Fraud: Threat to National Security

Fraud: Threat to National Security

Reclassifying These Crimes To Create Real Awareness & Action

Advocating On Behalf Of Victims – A SCARS Special Report

The United Kingdom Has Already Accepted This, But Now The United States Is Feeling It Too!

Fraud Set To Be Upgraded As A Threat To National Security

The United States Government and the UK Government plan will see the crime reclassified and treated as seriously as terrorism and civil emergencies

Fraud is to be reclassified as a threat to national security under the UK government plans that will force police chiefs to devote more officers to solving the crime. We also need to see that realization find a home in the United States!

Fraud Should Be Upgraded As A Threat To National Security

Fraud is to be reclassified as a threat to national security as part of government plans to force police chiefs to deploy more officers to solve crimes.

It will be given the same status as terrorism, with chiefs & sheriffs tasked with increasing resources and pooling capabilities to fight a fraud epidemic that now accounts for 30 percent of all crime in the United States (but is likely more since so few victims report these crimes.)

It will be added to the Strategic Police Requirement, meaning ministers will require the armed forces to treat fraud as a top priority alongside terrorism, but also public disorder, civil emergencies, serious and organized crime, cyber-attacks, and child sexual abuse.

The move comes as the government prepares to unveil its new scam strategy this month after police were heavily criticized for ignoring their impact on victims.

Calls For A Quicker And Better Response

Only one in 1,000 crimes is solved, and with police departments deploying so few officers to investigate these crimes it is little doubt why these crimes are exploding.

SCARS estimates that approximately 50% of these cases can lead to a positive outcome for their victims. Either through sitting down a money mule, recovering money or cryptocurrency, and re-establishing trust in their communities.

In The UK

The task of overhauling the police response has been given to Chief Superintendent Nik Adams, the commander who coordinates white-collar and cybercrime at the City of London Police, the leading fraud force in England and Wales.

In an interview with The Telegraph, he highlighted the devastating impact of the crime, citing data showing fraud puts the lives of at least 300 people at risk each year. That means that according to them, one person may be committing suicide a day in the UK. But always remember that government never has real numbers, just the 1 to 3% that report.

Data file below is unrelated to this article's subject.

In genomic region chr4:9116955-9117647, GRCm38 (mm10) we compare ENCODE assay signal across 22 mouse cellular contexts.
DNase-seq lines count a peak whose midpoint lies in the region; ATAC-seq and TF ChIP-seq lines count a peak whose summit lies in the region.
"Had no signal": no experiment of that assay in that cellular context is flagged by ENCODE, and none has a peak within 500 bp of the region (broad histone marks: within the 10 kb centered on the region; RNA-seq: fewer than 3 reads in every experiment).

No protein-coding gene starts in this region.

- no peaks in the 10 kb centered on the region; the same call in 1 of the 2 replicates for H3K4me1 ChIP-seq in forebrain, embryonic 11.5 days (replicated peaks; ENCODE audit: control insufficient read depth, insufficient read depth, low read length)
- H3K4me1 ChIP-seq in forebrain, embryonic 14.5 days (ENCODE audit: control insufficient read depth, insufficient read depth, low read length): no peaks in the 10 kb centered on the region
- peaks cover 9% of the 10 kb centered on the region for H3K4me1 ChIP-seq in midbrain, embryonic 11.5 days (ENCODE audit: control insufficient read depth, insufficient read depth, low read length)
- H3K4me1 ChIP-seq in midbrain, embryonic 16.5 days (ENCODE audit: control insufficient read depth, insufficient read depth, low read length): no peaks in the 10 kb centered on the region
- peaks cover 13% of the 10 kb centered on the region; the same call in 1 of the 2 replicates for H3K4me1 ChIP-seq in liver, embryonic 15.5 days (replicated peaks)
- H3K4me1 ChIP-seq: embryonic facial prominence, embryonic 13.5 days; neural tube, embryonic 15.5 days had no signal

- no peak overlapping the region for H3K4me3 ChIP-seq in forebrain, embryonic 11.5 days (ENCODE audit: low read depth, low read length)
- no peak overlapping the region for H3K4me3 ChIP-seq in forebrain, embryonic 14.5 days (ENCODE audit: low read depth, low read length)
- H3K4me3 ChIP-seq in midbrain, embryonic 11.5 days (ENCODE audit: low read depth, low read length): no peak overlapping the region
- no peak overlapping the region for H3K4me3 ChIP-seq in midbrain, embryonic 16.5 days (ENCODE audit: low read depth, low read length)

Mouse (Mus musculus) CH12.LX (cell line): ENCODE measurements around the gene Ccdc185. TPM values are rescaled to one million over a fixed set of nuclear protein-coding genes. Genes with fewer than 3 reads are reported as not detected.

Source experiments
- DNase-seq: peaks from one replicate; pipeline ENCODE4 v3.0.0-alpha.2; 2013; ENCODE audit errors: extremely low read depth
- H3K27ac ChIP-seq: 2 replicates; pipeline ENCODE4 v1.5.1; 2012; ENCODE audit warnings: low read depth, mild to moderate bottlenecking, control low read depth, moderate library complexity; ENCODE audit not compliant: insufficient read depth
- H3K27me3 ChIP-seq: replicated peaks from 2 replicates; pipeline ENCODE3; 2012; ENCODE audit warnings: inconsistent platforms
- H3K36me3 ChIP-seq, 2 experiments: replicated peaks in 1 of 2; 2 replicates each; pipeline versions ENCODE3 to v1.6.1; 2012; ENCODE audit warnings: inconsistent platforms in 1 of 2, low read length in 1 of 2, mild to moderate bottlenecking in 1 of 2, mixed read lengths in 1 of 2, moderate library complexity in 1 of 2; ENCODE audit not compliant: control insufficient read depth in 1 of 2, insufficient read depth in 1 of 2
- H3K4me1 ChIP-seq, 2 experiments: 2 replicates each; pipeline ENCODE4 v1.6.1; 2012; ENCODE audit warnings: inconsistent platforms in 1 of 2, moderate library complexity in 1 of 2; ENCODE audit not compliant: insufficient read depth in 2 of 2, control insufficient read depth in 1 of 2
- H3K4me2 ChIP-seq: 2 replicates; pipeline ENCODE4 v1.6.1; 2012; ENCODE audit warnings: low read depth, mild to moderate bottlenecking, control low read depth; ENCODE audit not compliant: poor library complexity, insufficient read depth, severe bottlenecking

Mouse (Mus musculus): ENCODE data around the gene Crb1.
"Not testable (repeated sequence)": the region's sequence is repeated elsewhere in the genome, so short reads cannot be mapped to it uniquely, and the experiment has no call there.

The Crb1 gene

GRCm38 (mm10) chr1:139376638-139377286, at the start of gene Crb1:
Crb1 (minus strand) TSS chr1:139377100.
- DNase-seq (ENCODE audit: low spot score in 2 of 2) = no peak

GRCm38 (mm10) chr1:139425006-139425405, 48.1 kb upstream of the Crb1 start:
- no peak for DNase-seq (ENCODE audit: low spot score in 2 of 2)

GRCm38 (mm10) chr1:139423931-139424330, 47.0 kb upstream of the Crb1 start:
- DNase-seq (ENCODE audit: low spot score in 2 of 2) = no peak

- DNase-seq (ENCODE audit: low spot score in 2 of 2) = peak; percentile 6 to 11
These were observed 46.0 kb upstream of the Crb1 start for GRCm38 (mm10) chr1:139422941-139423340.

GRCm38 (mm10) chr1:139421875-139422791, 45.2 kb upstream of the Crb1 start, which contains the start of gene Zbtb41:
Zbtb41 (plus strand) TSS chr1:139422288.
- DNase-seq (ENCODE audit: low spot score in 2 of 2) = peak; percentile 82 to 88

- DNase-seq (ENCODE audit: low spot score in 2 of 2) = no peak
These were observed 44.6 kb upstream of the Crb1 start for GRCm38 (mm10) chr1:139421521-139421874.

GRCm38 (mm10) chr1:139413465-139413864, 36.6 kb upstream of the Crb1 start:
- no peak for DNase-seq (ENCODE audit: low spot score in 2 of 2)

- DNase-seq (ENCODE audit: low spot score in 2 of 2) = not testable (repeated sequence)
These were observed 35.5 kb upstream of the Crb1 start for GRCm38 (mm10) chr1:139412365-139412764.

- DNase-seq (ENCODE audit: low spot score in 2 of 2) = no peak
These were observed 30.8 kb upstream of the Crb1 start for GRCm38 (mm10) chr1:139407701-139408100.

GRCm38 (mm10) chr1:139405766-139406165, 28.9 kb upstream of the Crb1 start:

“That’s a frightening number,” he said. “Data from 300 people a year is urgently being passed to their local police force to initiate some sort of equivalent to a 999 security response because someone is at such a critical point that they are at potential risk of suicide and self-harm as a result of this crime.”

Revision Of The UK’s Action Fraud

A key part of the overhaul in the UK will be an overhaul of Action Fraud, the much-criticized agency housed within the City of London Police. Ministers and police chiefs are still debating whether her reputation is so bad that she needs to be renamed.

Ch. Supt Adams acknowledged that current technology “isn’t doing what we want” as too much intelligence analysis of complex scams is still done manually and takes longer than officials wanted.

As part of a £30million government injection, a new artificial intelligence computer system is being built to act as the ‘mastermind’ to analyze and ‘stitch together’ all scams in the UK to identify the criminals behind them. It should be on the market next year.

Ch. Supt Adams said: “Huge investments are being made in a new action cheating system to take over calls and crime on board. A huge investment in the analytical skills behind it and a huge investment in the victim support service that has now been built up over several years.”

He said scams are now so sophisticated and global that, for example, a victim may think they’re being tricked by a US soldier when in fact they’re a Ghana-based criminal.

“We hope that technology will be better at scraping through all this digital information to connect the dots, recognize patterns and therefore prioritize certain investigations in a more streamlined and effective way in the future,” he said.

“White-collar Crime Teams” Set Up & Focus On The UK

All fraud cases are reported to UK’s Action Fraud or its rebranded version, which helps determine if it is large and serious enough for investigations to be directed by the National Crime Agency, newly reinforced regional police teams, or local forces.

Ten regional fraud squads, so-called “economic crime teams”, were set up with 96 of the 118 officers recruited so far. They replicate the structure of the 10 regional organized crime units.

“We will be managing the most serious and complex cases at the regional level, while also doing all of this work to support local police white-collar crime teams to ensure they are equipped and able to conduct local investigations,” said Ch Support Adams.

He said that even with the current system, 90 percent of all fraud investigations are completed within two years, cutting the time victims have had to wait for justice from “five, seven, 10 years.”

Ch Supt Adams said improved banking technology has now caught 65 percent of unauthorized payment scams, but this has led to an “exponential” rise in more sophisticated grooming scams.

Criminals collected personal data over weeks or months, which gave them the “apparent legitimacy” to sneak into people’s lives.

“Our efforts must be to dismantle these types of elaborate operations and invest immense sums in the types of campaigns to raise victims’ awareness of how this manipulation might manifest itself,” he said.